We hypothesized that increased Na/K pump activity contributes to the cardiac protection produced by CIHH treatment. The aim of our present study was to evaluate whether CIHH could change Na/K pump activity and whether Na/K pump was involved in the cardiac protection afforded by CIHH.
MATERIALS AND METHODS
Animals and CIHH treatment.
All experiments were carried out in compliance with the Guide for the Care and Use of Laboratory Animals (NIH Publication No. 85-23, Revised 1996) and were reviewed and approved by the Ethics Committee for the Use of Experimental Animals at Hebei Medical University. Adult male guinea pigs (250 ± 20 g; provided by the Experimental Animal Center of Hebei Province, China) were divided into non-CIHH and CIHH groups. CIHH group guinea pigs were exposed to intermittent high-altitude hypoxia of 5,000 m (PB = 404 mmHg, PO2 = 84 mmHg) in a hypobaric chamber lasting 6 h/day for 28 days, and non-CHH group guinea pigs as the control were kept in the above environment except for the hypoxic exposure. All animals were used for further experiments on the next day following the pretreatment as described above. Both groups of guinea pigs were feeded at room temperature (20° to 24°C) with a natural light-dark cycle (12 h:12 h) and had free access to water and food throughout the pretreatment.
Preparation of adult guinea pig ventricular myocytes.
Myocytes were enzymatically isolated from non-CIHH or CIHH guinea pigs left ventricle by methods as previously described (19). Briefly, guinea pigs were anesthetized with the sodium pentobarbitone solution (60 mg/kg ip). The heart was quickly excised and perfused in a retrograde fashion with oxygenated Ca2+-free Tyrode's solution containing (in mM): 135.0 NaCl, 5.4 KCl, 1.0 MgCl2, 0.33 NaH2PO4, 5.0 HEPES, and 10.0 glucose, gassed with pure O2 (pH 7.4, 37°C) for 5 min, then the perfusion solution was switched to Ca2+-free Tyrode's solution containing 0.4 mg/ml collagenase II (Worthington Biochemical) for 15 min. The left ventricle was removed and agitated mechanically in high-K+ Kraft-Bruhe (KB) solution to obtain single ventricular myocytes which were used within 6 h after isolation. The composition of the high-K+ KB solution was (in mM): 80 KOH, 40 KCL, 3 MgSO4, 25 KH2PO4, 50 glutamic acid, 20 taurine, 10 HEPES, 1 EGTA, and 10 glucose at pH 7.2.
Measurement of Na/K pump current.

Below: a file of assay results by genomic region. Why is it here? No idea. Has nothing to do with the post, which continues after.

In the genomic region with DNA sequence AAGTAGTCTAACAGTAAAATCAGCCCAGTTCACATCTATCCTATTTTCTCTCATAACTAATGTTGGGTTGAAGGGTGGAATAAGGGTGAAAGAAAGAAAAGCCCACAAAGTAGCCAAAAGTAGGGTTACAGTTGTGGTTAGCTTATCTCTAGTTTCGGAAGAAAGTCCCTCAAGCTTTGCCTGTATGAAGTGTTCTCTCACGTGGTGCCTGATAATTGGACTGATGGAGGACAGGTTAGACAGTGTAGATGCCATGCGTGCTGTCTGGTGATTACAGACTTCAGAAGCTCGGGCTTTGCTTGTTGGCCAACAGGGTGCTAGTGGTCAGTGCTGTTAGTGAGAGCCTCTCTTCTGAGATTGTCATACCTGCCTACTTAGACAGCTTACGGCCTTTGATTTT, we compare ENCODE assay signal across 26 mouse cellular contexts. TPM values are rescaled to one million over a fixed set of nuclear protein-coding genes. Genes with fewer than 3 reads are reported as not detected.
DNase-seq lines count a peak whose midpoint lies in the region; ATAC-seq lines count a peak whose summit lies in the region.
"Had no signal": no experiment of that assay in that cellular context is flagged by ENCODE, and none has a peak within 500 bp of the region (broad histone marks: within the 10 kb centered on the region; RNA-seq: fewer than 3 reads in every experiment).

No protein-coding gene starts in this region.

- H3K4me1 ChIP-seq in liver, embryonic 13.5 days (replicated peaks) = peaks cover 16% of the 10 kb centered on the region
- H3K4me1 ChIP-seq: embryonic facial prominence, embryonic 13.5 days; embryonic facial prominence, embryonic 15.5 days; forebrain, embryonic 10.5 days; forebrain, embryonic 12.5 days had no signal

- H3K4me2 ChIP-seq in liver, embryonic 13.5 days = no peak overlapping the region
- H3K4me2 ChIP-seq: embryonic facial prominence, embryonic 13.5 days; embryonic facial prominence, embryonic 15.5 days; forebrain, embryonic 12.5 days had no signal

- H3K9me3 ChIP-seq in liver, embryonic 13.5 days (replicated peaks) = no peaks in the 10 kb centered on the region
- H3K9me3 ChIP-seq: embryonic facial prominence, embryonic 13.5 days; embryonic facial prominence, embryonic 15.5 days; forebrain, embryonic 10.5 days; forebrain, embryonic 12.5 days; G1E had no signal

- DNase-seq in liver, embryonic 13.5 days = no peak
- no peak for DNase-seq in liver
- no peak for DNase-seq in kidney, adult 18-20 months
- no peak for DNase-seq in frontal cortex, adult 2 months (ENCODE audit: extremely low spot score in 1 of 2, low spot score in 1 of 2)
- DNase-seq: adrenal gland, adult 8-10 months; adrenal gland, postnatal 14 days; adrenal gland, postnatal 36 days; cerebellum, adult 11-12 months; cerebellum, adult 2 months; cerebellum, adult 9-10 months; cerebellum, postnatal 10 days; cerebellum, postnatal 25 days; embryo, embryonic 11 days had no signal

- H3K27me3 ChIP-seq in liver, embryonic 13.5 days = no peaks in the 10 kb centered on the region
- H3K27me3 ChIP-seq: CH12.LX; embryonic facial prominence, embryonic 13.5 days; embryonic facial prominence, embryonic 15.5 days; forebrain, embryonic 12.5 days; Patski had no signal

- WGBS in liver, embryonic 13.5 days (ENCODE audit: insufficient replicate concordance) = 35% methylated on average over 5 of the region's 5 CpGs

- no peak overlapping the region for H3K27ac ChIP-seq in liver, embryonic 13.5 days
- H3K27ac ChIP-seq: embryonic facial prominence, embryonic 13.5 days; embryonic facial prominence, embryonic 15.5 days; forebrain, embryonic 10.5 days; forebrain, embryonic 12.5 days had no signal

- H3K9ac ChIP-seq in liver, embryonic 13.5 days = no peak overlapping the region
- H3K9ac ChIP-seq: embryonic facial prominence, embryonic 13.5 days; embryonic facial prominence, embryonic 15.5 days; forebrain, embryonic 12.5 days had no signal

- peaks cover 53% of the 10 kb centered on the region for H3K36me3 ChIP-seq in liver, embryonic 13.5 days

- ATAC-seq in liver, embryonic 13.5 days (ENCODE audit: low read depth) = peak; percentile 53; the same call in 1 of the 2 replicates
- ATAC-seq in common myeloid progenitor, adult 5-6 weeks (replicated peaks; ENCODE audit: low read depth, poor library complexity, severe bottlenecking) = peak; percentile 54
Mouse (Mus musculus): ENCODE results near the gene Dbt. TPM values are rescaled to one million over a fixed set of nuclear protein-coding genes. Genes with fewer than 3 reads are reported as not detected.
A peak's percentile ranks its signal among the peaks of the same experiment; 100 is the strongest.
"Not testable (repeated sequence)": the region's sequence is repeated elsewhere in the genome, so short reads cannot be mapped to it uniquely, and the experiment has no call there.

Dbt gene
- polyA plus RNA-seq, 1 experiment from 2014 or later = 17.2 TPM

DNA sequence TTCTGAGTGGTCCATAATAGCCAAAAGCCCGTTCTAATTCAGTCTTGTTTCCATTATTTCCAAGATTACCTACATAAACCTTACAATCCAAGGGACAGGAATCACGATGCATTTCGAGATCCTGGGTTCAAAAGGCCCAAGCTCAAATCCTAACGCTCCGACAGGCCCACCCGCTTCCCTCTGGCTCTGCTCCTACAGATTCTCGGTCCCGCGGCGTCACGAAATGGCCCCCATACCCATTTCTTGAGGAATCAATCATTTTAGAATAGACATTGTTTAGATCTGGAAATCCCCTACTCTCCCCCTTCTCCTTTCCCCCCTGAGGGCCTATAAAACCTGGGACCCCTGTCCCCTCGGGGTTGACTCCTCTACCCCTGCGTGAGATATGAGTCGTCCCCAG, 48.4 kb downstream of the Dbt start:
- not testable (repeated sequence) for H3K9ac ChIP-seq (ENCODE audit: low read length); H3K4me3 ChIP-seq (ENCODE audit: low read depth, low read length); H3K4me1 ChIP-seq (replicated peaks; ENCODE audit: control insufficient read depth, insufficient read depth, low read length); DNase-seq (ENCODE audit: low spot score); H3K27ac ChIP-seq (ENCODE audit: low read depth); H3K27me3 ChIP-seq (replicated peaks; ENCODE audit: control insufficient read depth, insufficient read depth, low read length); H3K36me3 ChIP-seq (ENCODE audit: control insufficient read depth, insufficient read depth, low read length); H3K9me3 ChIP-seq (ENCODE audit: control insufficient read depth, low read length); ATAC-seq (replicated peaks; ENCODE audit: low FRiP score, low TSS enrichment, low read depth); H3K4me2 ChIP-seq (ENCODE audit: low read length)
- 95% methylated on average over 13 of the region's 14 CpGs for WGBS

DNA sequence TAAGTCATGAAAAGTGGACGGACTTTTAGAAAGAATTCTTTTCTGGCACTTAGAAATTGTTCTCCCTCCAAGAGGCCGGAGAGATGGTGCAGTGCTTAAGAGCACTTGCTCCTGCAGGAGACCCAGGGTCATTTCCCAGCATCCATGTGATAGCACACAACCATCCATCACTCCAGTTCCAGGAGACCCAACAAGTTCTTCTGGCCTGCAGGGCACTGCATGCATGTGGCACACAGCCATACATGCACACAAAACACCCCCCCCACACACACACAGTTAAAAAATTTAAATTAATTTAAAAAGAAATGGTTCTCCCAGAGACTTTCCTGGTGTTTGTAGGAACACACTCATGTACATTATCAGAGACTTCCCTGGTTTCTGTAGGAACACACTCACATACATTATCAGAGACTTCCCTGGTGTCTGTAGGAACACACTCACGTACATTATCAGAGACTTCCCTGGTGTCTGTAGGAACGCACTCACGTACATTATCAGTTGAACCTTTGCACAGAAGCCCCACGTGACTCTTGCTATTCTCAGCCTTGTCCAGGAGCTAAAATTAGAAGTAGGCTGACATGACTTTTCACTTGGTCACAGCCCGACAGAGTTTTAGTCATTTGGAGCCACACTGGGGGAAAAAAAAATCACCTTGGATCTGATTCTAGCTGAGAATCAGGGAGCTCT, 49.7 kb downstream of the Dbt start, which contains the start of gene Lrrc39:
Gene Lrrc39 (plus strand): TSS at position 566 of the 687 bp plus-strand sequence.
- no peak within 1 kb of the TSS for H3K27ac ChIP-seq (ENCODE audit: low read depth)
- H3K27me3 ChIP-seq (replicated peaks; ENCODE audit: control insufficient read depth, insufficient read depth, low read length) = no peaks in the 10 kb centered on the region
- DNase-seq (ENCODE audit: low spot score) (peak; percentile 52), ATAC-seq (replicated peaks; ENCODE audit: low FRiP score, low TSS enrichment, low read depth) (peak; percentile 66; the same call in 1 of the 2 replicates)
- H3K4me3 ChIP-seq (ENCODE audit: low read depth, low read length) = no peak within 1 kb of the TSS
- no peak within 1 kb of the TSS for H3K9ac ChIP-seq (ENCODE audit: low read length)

(46) The isolated ventricular myocytes were allowed to adhere to the bottom of a bath mounted on the stage of an inverted microscope (Nikon TE2000-S) and perfused with Ca2+-free tyrode solution containing 2 mM BaCl2 and 1 mM CdCl2 (at 1.5 ml/min). For whole cell current-clamp recordings, recording pipettes (1 to 3 M) were filled with intracellar solution that contained (in mM): 50 sodium aspartic acid, 20 potassium aspartic acid, 30 CsOH, 20 TEACl, 5 MgSO4, 5 HEPES, 11 EGTA, 10 glucose, 5 Na2-ATP, and 1 CaCl2 (pH to 7.2 with CsOH). The sampling rate was 200 μs/point, and the data were low pass filtered at 2 Hz. The free [Ca2+]i was 1.5 × 10−8 M in the intracellar solution containing 11 mM EGTA and 1 mM CaCl2. The ventricular myocytes were clamped at 0 mV, the saturating voltage for the Na/K pump, which could increase the signal-to-noise ratio and provide the better resolution.
To observe Na/K pump current (Ip; pA/Cm) density of cardiac myocyte, Strophanthidin (Str; 0.5 mM) was applied to generate an inward current (in pA). Signals were amplified using Axon 700B amplifier, and the data were acquired and analyzed using pCLAMP 9.0 software.
To examine the ouabain (Oua) dose-response curve, the bath solution was switched to the perfusing solution contained Oua (10−11-10−3 M), which resulted in an outward or inward shift of the membrane current at the whole cell mode (reference). START The Oua-sensitive currents indicated the change in Ip (▵Ip), and ▵Ip (stimulation or inhibition) were normalized to the maximal value of ▵Ip obtained in the same cell by total pump inhibition on application of 1 mM Oua. The basal ▵Ip before any application of Oua was defined as zero. When the Oua-induced current shifted above the basal level, due to the stimulation of Ip by low [Oua], we assigned ▵Ip a positive value. One the other hand, if the induced current shifted below the basal level, due to the inhibition of Ip by high [Oua], we assigned ▵Ip a negative value. Since 1 mM Oua is a saturating concentration that completely blocks Ip, we define the ▵Ip induced by 1 mM Oua as −1. A two-site binding model was developed to interpret our data. In guinea pig ventricular myocytes, IPT is the sum of the high Oua affinity Ip contributed by the α2-isoform (Ip2) and the low Oua affinity Ip contributed by the α1-isoform (Ip1). Since only the α2-isoform is involved in the stimulation of Ip by low concentrations of Oua, the parallel model was described by the following equation (16): ΔIpT = f2[kDK−2 − D(D + K+2)/(D + K−2)(D + K+2)] − f1[D/(D + K1)].